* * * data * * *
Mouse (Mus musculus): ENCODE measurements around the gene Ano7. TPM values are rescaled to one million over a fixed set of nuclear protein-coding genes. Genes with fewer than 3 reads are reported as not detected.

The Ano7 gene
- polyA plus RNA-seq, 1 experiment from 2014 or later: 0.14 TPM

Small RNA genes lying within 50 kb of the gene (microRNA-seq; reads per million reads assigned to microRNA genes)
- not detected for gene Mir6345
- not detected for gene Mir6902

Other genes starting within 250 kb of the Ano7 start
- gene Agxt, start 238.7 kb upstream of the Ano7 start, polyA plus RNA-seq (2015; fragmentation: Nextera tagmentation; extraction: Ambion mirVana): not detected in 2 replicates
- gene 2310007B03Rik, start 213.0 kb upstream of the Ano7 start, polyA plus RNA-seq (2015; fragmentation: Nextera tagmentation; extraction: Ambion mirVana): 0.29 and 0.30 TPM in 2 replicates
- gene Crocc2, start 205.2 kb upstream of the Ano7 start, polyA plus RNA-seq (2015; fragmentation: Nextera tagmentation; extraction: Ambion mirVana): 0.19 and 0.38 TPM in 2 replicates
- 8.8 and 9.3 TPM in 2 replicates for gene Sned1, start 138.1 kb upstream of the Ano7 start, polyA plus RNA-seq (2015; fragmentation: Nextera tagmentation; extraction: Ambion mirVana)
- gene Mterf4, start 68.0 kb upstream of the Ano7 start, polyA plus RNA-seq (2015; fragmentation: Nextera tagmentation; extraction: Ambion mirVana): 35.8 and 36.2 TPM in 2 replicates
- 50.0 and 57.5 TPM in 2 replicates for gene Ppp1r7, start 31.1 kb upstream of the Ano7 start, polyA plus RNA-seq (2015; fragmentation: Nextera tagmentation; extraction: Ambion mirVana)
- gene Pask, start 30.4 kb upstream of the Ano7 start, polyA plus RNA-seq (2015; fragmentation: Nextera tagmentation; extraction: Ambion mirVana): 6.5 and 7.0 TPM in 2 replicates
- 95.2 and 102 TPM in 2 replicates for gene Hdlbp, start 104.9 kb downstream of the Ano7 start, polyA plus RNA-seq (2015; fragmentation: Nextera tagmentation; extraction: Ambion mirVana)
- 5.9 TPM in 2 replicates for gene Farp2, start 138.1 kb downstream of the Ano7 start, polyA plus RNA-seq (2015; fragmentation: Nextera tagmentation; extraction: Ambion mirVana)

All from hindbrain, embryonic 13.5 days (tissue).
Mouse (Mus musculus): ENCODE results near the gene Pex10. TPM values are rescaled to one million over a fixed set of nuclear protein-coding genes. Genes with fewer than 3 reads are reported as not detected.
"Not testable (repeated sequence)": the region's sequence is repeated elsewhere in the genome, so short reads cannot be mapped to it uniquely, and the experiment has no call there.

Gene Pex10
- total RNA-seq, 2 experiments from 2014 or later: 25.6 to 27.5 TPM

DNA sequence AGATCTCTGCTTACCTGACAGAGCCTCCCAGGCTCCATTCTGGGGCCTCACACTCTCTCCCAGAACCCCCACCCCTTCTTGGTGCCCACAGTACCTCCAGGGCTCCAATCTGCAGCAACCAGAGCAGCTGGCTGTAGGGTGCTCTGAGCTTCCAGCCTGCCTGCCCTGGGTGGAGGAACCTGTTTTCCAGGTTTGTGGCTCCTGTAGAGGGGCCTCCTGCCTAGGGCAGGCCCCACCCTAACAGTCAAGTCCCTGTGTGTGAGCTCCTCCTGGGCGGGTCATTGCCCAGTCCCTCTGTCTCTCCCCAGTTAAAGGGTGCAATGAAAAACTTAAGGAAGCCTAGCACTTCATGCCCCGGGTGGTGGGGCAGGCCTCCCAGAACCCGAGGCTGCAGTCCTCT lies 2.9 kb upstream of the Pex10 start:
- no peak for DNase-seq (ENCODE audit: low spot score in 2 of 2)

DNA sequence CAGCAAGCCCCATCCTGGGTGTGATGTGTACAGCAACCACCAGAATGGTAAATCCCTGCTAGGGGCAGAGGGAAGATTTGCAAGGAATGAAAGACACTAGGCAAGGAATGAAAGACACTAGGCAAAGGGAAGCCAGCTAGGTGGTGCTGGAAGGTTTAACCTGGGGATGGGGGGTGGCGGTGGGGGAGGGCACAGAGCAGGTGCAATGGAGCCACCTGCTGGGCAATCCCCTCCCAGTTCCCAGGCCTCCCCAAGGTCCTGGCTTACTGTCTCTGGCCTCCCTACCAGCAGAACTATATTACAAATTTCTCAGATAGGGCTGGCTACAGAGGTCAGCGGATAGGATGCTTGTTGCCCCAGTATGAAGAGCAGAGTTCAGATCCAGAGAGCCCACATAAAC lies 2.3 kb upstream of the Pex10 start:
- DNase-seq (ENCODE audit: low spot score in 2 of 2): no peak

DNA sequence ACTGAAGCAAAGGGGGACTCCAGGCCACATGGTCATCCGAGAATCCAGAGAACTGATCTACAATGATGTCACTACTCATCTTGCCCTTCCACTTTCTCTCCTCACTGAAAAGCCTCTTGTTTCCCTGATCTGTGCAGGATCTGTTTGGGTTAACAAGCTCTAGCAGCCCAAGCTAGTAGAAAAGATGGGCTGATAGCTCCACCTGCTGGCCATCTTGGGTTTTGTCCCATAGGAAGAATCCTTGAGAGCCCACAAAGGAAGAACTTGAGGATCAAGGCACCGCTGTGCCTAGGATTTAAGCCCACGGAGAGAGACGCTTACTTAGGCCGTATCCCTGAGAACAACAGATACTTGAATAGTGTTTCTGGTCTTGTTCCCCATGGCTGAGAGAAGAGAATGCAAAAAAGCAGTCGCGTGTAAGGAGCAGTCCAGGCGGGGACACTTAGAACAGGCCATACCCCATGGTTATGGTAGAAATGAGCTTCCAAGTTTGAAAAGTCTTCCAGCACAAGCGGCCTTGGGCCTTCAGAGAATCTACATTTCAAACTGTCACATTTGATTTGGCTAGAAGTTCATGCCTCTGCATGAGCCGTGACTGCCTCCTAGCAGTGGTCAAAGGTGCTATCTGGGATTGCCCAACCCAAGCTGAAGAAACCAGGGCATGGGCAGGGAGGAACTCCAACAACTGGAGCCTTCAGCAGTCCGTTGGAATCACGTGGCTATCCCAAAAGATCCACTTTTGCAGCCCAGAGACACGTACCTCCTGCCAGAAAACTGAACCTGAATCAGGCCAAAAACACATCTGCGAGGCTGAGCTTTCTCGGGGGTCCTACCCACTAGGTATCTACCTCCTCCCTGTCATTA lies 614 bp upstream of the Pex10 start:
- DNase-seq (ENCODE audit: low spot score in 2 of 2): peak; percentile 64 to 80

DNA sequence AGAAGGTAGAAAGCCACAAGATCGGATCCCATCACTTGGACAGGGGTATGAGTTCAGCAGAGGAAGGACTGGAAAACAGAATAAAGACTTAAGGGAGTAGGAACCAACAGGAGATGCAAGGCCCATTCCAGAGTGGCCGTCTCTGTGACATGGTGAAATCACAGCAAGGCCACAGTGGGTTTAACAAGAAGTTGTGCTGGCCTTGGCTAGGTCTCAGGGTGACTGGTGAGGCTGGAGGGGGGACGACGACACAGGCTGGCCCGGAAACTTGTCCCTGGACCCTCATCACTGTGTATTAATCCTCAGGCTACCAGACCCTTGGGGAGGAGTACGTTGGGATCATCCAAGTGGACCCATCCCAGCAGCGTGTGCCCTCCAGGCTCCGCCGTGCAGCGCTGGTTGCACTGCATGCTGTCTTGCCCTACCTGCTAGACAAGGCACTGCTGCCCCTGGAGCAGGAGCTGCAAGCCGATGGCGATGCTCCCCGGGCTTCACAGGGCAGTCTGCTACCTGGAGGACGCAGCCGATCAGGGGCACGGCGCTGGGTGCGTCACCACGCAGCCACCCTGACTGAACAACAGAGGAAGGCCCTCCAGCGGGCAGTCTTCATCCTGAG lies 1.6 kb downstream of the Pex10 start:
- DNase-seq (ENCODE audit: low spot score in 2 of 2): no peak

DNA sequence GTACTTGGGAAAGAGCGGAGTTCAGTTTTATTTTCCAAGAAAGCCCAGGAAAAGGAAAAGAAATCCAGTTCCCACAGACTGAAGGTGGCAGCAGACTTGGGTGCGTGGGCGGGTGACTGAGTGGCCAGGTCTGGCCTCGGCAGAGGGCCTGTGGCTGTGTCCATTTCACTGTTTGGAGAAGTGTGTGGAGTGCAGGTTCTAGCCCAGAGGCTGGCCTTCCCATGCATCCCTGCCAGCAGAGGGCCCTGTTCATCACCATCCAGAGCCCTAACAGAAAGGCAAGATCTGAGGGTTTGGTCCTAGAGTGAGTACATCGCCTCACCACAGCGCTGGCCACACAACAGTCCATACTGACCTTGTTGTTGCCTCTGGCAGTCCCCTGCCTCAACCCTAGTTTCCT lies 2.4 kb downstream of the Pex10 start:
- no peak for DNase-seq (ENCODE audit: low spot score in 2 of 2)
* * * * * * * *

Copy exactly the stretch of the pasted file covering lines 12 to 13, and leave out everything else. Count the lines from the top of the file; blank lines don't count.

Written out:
- gene Mterf4, start 68.0 kb upstream of the Ano7 start, polyA plus RNA-seq (2015; fragmentation: Nextera tagmentation; extraction: Ambion mirVana): 35.8 and 36.2 TPM in 2 replicates
- 50.0 and 57.5 TPM in 2 replicates for gene Ppp1r7, start 31.1 kb upstream of the Ano7 start, polyA plus RNA-seq (2015; fragmentation: Nextera tagmentation; extraction: Ambion mirVana)